Life in the gulag?
"A gulag," "the salt mines," "punishment detail," - from the descriptions they give of it, MPs mostly don't relish their work on the committees which examine the detail of the hybrid bills which authorise major infrastructure projects.
Certainly the membership of the committee which scrutinised the Crossrail Bill in the last Parliament contained a number of MPs who believed they were only there because they had upset their party whips.
The committee sat a couple of times a week for several years, even sitting when the Commons was in recess; it was detailed and pretty thankless work, with no political profile or pay-off, not least because any MP with a constituency interest in the scheme was barred from taking part.
Now, another long, gruelling parliamentary yomp is about to begin, and it will probably extend beyond the next election. Next week, the committee examining the detail of the HS2 Bill will begin its work. And this time the whips have chosen an array of solid experienced backbenchers - the Conservative trio comprises two ex-ministers and an ex-whip (Robert Syms, who looks likely to chair the committee) - because they do not dare leave this massive and politically sensitive scheme in the hands of the disaffected and the maverick.
The most important point is that the clear intent is to extend the high speed rail network beyond the section dealt with in this bill, which means that this committee will be setting precedents on issues like compensation and environmental protection, which will be cited in a sequence of hybrid bills that will be keeping generations of MPs busy for the next 20 years.
The function of this committee is to hear petitions against the HS2 Bill - people whose property or interests are affected will be able to bring their objections to Parliament. Some will be represented by specialist lawyers, some local authorities have been running workshops to show people how to present their own petitions, some will be presented on their behalf by local councillors or MPs.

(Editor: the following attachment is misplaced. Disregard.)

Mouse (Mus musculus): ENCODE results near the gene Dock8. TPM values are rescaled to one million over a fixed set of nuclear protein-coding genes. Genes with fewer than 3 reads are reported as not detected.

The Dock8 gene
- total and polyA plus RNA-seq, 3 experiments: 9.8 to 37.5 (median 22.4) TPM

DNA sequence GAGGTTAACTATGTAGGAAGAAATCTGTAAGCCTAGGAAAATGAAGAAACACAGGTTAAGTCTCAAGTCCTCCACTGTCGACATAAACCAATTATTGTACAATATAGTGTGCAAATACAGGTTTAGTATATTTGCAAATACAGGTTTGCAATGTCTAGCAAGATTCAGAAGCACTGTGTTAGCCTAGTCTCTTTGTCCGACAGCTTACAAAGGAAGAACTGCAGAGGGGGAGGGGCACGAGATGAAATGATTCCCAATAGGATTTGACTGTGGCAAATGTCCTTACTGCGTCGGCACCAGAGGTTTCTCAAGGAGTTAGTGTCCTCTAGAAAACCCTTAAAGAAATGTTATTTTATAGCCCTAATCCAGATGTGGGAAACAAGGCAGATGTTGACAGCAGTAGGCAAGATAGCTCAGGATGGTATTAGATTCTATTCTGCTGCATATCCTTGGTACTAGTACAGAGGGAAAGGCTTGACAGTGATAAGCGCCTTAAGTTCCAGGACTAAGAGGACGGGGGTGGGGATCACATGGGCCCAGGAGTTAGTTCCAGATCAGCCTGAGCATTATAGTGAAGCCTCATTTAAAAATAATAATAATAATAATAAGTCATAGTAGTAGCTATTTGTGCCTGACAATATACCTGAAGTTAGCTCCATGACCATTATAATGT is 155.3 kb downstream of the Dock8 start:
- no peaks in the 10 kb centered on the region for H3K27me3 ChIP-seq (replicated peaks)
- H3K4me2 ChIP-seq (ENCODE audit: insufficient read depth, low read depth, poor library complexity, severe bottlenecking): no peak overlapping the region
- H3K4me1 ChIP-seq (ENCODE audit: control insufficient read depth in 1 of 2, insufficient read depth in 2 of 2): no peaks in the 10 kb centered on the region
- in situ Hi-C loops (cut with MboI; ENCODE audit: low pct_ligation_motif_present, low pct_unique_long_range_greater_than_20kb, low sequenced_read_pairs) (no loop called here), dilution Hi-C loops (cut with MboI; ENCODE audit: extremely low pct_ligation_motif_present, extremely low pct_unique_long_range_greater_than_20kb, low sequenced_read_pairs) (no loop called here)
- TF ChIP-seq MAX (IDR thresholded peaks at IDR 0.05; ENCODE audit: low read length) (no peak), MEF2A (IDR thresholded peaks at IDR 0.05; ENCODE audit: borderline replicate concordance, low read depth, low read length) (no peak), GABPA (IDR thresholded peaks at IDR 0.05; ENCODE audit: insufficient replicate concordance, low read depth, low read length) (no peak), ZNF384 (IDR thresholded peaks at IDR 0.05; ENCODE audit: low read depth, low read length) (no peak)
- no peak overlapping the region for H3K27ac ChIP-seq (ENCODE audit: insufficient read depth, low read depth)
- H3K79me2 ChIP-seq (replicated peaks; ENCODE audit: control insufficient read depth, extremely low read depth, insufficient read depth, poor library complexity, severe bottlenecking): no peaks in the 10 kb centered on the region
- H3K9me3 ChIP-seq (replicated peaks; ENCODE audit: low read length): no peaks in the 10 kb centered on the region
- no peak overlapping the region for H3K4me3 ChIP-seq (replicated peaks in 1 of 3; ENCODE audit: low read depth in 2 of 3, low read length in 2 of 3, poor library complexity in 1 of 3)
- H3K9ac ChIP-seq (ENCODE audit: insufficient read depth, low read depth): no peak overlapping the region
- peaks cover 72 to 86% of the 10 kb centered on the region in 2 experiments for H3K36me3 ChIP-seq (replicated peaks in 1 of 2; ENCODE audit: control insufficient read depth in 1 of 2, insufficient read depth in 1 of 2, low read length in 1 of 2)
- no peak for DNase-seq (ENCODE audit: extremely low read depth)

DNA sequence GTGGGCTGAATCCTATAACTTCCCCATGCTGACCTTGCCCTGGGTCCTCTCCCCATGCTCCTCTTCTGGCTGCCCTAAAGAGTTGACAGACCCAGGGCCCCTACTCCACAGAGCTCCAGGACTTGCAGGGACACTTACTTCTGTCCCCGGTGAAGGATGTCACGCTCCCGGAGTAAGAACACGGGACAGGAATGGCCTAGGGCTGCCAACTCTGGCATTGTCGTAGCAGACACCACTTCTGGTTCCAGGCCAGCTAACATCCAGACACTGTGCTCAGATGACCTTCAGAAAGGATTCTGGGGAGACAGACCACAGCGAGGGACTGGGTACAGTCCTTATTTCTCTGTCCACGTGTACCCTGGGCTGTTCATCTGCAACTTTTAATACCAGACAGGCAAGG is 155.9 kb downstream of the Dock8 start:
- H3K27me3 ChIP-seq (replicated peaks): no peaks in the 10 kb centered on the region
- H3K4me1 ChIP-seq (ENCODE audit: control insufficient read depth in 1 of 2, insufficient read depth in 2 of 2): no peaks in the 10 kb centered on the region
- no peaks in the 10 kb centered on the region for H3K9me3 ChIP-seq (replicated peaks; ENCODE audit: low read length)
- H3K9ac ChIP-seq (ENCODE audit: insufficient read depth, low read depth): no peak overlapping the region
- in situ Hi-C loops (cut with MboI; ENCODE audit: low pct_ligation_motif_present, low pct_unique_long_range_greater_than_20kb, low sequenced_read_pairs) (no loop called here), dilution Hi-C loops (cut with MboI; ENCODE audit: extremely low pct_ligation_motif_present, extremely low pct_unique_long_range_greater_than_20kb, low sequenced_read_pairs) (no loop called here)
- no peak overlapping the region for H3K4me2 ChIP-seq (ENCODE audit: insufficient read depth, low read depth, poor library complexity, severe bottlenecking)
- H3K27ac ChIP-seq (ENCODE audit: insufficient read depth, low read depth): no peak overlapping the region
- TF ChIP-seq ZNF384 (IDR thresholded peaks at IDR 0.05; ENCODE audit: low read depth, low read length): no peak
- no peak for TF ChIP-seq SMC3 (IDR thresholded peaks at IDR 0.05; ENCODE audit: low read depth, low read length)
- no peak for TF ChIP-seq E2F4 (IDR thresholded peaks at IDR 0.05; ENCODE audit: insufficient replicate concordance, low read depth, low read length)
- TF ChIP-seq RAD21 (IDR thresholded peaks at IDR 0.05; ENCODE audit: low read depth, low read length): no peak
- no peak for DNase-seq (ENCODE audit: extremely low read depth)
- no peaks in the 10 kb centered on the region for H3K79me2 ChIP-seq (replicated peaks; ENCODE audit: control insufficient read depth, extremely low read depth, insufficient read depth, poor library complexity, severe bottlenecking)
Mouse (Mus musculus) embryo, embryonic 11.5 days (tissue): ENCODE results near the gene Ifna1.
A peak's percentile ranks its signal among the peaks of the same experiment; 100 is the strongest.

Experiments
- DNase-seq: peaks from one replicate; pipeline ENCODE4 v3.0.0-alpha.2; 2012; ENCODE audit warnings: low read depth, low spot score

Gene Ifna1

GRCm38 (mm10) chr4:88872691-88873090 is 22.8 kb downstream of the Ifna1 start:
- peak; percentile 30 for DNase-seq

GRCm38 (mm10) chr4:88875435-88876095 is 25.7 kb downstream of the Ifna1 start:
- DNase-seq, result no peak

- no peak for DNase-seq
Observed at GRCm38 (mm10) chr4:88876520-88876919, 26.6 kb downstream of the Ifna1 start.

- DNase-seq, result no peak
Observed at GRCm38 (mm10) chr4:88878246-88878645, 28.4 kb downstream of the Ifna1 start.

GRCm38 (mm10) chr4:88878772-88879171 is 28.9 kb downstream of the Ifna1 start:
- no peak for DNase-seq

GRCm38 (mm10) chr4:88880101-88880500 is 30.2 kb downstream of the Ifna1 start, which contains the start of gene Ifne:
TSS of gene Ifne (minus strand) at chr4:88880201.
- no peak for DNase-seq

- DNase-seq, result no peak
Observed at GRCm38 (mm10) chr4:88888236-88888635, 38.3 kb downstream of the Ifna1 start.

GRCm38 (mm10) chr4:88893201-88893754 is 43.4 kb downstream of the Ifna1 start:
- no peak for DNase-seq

One of the early tasks for the committee will be to group the issues so that many petitions can be dealt with as job lots - for example many petitions could be answered by deciding on particular issues around the routing of the line around Euston Station, and some environmental issues might be groupable too.
Several MPs are already preparing to demand compensation for those facing perhaps decades worth of nuisance from building sites in their neighbourhood.
In any event, there will be considerable efforts to "settle out of court" with the HS2 Company agreeing deals with petitioners before their issue goes before the committee - sometimes those deals are reached in the corridor outside, with moments to spare.
Inevitably, it is a time-consuming process and will have to be carried over into the post 2015 Parliament, which is allowable for this type of legislation.
So how much leeway will the committee have to vary the route?
One of the (unsuccessful) amendments proposed to the instructions to the committee by the formidable HS2 opponent, Cheryl Gillan, would have allowed the committee to consider alternative routes. In practice they might be able to vary the line by a hundred yards or so - but the engineering imperative of high speed rail requires straight lines or very gentle curves, and any major diversion would be problematic.
(I've written here before about the precedents set on HS1 - the Channel Tunnel Rail Link - and I rather garbled the sequence of events, attributing the change in the original route to the Bill Committee; in fact the government of the day was so thoroughly "duffed up" by opponents that it rethought its plans and opted for the 'Arup Alignment' - proposed by engineers Ove Arup, approaching London from the east via Stratford. And their original route was never put to MPs in a bill. )
But that doesn't mean that the bill committee is powerless. In particular their decisions on compensation could cost the HS2 company many millions. And they could also add all kinds of embellishments on environmental issues.
The most recent hybrid bill committee exercise on anything like this scale was for the trans-London railway scheme, Crossrail; that committee fought a long and intensive battle to add an extra station to the line at Woolwich - where local MP, ex minister and veteran of the committee on the Channel Tunnel Bill, Nick Raynsford, masterminded a campaign which forced an unwilling government to stump up.
With all three of the main parties behind it, HS2 was never likely to be stopped in Parliament. But those with objections will still have their day in court, during the committee process.
Opponents will doubtless keep up a guerrilla campaign against the bill - but mostly in the hope that they might deter an incoming government from persevering with it, in 2015.